Opeoluwa Odunlami: The rejected stone [Nigerian Voices]

by Opeoluwa Odunlami

“How good you start is important, how well you end is what is more important.”

I did not have a good start in life. Before I was even delivered of my mother, my father rejected me -he denied paternity over me. This does not even seem as awful to me as the fact that it was not because of his incapability to bear my responsibilities. In fact, if he has as much as ten of me, he can adequately cater for their needs with ease. It was not as if my mother was wayward or promiscuous. His reasons were known to only him -and definitely God.

This plague haunted me for long in life. It dampened my self-esteem. It affected my reasoning, reaction to situations, and perspective on life -I was a total pessimist.

I did not start school early enough. I do not know why and I did not even bother to ask, but it was certainly not financial issue -my mother was not rich but God still blessed her enough to provide what was needed.

When I was in primary one, I had a crisis – sickle cell anaemia which kept me away from school for almost the whole session. That was not my first experience but it was the worst I had all my life -only that it did not affect my schooling; I did not repeat the class, instead I remained even more promising.

“Everything happens for a reason and at the ripe time.”

My primary school, though a private school was up to primary six then. It was not compulsory for every pupil to reach this peak class before proceeding to the secondary school. The class was mainly meant to prepare, more adequately, pupils whose parents and(or) the school feared were not fit academically for the secondary school and those whose parents were rich enough to afford their wards more knowledge and experience. I did not belong to any of the aforementioned category but fate still made me stay a year longer after primary five.

After my primary five, I was academically fit to proceed to secondary school, but by this time, my mother was at her worst financially and there seemed to be no sign of any light after the tunnel, so I was left with no choice but to stay a year longer in the primary school. It was not as if my mother had the cash at hand then, she was only optimistic she would be able to raise the fund before payment deadline. The secondary school being a new school, I won’t be allowed any access to facilities until payment is made. On the night my mother told me about this development, to say I felt bitter would be an understatement. It was a very hard pill for me to swallow. I cried my eyes out. My mother wept all she could but tears would not just solve the problem. She did all she could to console me but I just became even more bitter: I could not understand why such life chose me because I was sure I did not choose it. That was another of the unpleasant experiences I ever had to deal with but it eventually turned out well for me.

I finished my primary school education in grand style, passed my entrance examination brilliantly and entered secondary school without any further delay. Life was quite fair to me during my secondary school days; I was bright and sparkling academically, everything went smooth as silk -except for times my mother was down financially. The number of days I walked to and from school on empty stomach is innumerable. Such days were really hard to deal with. But well I learnt lessons and waxed even stronger.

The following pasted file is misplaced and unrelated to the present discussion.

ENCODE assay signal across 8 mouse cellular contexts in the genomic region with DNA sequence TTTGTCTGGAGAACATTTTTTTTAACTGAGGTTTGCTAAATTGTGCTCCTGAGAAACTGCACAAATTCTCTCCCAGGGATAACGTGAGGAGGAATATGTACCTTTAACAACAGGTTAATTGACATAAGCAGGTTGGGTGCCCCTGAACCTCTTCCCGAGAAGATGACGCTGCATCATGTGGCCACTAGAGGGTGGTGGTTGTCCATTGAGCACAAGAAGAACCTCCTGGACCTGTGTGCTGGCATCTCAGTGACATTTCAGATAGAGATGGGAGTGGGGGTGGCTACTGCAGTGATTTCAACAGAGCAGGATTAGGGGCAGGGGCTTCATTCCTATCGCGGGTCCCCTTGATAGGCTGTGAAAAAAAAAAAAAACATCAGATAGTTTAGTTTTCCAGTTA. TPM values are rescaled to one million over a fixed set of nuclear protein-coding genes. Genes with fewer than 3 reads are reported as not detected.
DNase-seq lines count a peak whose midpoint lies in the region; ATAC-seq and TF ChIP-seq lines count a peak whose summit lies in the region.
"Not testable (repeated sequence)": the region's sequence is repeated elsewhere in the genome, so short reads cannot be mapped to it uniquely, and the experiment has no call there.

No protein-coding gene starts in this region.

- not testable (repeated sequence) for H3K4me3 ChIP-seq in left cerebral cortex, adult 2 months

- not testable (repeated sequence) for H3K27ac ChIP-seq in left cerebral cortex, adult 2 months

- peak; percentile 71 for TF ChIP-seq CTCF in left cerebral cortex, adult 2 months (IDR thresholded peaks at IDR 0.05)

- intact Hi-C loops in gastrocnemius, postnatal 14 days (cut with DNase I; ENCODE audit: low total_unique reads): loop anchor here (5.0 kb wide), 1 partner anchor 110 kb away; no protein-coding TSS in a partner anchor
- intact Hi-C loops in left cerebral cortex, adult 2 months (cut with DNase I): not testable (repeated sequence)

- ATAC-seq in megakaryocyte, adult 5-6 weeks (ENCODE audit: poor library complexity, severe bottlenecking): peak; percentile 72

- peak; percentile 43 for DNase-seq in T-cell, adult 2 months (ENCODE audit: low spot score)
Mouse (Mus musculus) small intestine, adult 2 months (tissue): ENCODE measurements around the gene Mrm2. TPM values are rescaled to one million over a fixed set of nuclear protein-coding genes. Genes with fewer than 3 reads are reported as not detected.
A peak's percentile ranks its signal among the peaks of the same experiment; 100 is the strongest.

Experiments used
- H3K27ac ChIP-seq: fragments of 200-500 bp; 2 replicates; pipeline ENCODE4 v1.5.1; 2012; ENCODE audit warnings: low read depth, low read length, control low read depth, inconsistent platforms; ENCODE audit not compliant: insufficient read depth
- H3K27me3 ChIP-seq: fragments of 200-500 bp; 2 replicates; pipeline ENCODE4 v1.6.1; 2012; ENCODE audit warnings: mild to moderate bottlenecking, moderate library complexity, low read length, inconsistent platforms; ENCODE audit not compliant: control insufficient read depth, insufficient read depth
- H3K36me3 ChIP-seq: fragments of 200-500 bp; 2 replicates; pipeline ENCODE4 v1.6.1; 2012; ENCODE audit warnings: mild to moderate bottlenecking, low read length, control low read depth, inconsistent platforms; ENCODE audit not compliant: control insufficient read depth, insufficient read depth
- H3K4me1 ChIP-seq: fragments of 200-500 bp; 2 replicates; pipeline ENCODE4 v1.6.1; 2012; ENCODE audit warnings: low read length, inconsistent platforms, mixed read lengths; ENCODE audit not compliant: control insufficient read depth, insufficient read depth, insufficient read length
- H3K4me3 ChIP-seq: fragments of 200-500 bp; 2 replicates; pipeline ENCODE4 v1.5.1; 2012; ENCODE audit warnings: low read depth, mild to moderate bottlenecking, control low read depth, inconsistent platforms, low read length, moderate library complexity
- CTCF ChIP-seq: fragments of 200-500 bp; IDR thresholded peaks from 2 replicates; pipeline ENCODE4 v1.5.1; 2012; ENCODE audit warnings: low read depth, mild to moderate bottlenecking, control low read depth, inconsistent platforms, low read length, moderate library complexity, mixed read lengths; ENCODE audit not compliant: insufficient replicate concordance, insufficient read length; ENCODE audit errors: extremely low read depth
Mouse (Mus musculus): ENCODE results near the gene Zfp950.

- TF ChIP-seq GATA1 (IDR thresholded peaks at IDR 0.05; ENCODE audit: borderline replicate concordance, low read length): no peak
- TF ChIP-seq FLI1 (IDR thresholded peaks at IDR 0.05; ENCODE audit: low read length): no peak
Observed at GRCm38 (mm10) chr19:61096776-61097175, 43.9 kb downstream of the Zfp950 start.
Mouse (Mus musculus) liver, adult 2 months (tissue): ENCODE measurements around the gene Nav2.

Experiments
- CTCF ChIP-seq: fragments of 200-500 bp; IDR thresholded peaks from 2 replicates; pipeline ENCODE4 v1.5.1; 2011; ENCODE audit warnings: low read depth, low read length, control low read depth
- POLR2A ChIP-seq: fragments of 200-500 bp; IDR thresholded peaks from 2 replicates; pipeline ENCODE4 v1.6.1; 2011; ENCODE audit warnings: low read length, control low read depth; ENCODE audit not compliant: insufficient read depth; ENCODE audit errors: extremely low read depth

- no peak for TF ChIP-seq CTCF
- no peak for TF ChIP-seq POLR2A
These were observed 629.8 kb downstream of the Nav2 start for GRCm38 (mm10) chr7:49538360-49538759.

I gained admission into the university to study my course of choice in the same year I completed my secondary school education. Though I almost lost hope but the Lord renewed my strength.

“Family is not only blood. It is the people in your life who want You in theirs; the ones who accept You for who You are. The ones who would do anything to see You smile and who love You no matter what.”

After I gained admission into the university and my school fees had been paid and school was set to re-open for the new session, my mother could not afford the rent -and that became a millstone round our necks until God sent me an angel in the flesh of a friend. This angel came as a friend and remained a family. I can’t remember how we met, started talking, became friends… I can only remember he willingly accepted to accommodate me for so long as I wanted. We were so intimate like brothers of a parent that no one could tell we were not….

Life dealt me a blow a number of times; financially, academically, spiritually, though I stumbled, the Lord upheld me and did not let me fall. Though I am still a “work in progress” I thank God for what He has moulded me into. He’s made me relevant such that even my father that once rejected me will be willing to pay any price to have me, and surely I know, soon, he will come begging, and then I’ll be the once rejected stone that eventually turned the chief cornerstone!


This entry was submitted as part of the Nigerian Voices competition organized by YNaija.com.

We publish, un-edited, Nigerians telling the stories of their everyday lives. Read all the narratives daily on the Nigerian Voices vertical. You can also contribute your own story titled ‘Nigerian Voices’ to [email protected].

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